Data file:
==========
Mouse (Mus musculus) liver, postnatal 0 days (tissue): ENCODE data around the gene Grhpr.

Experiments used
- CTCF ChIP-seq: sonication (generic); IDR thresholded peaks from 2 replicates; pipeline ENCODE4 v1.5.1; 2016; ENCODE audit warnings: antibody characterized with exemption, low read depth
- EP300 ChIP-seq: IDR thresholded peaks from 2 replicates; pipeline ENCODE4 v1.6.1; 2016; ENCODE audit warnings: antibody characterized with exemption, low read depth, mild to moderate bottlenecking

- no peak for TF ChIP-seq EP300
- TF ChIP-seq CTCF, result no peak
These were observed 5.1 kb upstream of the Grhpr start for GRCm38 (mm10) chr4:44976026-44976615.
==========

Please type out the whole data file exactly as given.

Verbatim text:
Mouse (Mus musculus) liver, postnatal 0 days (tissue): ENCODE data around the gene Grhpr.

Experiments used
- CTCF ChIP-seq: sonication (generic); IDR thresholded peaks from 2 replicates; pipeline ENCODE4 v1.5.1; 2016; ENCODE audit warnings: antibody characterized with exemption, low read depth
- EP300 ChIP-seq: IDR thresholded peaks from 2 replicates; pipeline ENCODE4 v1.6.1; 2016; ENCODE audit warnings: antibody characterized with exemption, low read depth, mild to moderate bottlenecking

- no peak for TF ChIP-seq EP300
- TF ChIP-seq CTCF, result no peak
These were observed 5.1 kb upstream of the Grhpr start for GRCm38 (mm10) chr4:44976026-44976615.